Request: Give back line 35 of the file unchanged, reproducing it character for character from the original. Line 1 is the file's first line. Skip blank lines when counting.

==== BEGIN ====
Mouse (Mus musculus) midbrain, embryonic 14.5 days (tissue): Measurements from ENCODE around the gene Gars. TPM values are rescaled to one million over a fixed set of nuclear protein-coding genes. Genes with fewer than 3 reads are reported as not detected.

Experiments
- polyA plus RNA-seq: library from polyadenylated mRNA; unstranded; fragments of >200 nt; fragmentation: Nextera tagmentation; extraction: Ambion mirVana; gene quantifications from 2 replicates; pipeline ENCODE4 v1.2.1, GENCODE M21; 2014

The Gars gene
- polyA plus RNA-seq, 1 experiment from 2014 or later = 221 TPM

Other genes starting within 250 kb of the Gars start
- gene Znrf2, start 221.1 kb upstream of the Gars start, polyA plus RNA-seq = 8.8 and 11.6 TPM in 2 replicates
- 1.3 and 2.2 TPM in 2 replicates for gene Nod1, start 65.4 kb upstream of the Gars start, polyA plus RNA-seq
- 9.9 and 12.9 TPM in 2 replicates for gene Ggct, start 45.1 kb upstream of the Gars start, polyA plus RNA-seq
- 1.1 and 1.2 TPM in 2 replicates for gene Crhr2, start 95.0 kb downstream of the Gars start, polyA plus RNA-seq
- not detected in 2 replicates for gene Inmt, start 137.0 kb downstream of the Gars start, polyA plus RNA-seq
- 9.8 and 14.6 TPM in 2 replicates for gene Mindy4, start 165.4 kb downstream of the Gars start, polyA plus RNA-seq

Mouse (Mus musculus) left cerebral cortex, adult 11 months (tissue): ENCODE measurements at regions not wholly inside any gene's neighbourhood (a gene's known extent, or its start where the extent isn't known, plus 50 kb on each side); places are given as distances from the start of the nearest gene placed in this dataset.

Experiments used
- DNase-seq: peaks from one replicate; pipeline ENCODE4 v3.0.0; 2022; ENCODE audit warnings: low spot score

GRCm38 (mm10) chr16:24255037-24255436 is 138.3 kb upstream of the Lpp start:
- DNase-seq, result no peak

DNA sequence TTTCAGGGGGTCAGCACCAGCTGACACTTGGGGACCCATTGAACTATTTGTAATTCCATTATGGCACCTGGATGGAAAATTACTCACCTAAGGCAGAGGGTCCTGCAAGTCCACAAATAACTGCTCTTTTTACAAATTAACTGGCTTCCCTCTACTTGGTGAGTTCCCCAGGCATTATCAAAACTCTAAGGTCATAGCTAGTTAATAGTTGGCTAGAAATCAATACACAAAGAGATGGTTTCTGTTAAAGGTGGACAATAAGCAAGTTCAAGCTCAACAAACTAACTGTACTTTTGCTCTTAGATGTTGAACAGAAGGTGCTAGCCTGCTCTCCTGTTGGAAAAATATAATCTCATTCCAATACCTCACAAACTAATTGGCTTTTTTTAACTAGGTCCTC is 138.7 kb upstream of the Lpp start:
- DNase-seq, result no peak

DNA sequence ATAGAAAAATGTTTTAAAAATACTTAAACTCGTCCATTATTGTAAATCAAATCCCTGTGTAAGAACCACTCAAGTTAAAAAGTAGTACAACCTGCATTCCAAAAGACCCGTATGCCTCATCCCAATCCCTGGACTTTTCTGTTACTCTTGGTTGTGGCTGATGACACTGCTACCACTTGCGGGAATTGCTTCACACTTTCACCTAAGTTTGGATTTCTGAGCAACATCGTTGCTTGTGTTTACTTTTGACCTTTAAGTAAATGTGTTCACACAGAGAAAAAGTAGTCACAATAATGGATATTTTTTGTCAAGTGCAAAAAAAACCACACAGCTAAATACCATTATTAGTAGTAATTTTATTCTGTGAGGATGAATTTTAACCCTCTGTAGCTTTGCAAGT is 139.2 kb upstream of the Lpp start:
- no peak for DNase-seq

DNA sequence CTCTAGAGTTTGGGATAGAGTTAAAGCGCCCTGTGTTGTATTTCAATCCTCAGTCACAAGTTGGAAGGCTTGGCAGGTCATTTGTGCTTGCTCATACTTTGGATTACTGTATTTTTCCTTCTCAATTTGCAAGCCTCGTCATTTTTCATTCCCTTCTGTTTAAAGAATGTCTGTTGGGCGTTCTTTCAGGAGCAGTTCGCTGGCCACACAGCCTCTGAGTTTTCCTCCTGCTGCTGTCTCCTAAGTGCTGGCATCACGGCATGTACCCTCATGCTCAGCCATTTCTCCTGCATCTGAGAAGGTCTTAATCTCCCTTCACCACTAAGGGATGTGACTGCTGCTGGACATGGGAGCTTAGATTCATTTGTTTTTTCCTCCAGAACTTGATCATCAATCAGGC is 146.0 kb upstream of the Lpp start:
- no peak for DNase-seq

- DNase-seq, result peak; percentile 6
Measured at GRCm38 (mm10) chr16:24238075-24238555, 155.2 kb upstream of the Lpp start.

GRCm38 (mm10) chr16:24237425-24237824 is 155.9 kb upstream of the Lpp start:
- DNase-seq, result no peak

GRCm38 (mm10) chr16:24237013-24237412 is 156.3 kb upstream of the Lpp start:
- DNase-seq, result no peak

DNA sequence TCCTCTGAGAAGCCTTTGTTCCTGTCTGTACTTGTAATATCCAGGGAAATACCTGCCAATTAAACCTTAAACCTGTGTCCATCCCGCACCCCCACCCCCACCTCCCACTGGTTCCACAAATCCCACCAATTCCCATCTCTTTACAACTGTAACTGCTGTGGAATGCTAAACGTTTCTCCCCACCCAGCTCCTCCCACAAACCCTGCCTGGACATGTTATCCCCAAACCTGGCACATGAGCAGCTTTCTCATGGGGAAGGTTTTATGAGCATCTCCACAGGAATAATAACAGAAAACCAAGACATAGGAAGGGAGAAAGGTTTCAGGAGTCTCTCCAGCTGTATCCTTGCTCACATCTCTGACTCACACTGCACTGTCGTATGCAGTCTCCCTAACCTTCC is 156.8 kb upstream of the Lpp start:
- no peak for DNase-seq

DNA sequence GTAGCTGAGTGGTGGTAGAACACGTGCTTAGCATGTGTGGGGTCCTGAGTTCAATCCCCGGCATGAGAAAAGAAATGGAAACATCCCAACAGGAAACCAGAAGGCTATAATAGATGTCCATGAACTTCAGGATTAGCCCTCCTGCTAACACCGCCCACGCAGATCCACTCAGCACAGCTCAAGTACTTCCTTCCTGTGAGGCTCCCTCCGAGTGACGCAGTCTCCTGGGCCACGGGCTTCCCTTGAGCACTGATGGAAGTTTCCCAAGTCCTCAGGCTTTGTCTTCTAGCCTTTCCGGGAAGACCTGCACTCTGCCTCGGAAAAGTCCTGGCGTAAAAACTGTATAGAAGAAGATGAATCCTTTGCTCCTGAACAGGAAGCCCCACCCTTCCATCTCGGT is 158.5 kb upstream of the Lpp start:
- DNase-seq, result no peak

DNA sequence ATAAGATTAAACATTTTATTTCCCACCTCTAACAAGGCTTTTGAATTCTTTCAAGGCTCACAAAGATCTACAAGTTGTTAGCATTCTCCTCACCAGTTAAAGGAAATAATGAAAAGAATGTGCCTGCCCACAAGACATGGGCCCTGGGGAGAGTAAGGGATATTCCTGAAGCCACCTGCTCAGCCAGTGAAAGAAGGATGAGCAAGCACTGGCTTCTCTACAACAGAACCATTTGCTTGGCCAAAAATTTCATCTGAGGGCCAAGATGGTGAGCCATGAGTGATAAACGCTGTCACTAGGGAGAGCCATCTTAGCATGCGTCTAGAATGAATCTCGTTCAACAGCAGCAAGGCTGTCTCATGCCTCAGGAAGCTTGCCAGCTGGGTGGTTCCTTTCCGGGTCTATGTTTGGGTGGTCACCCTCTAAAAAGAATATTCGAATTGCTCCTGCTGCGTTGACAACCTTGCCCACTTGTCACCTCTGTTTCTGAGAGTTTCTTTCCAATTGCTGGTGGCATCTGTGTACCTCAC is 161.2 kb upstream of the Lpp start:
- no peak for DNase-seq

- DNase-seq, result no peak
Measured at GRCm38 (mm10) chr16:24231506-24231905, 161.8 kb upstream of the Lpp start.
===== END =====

- no peak for DNase-seq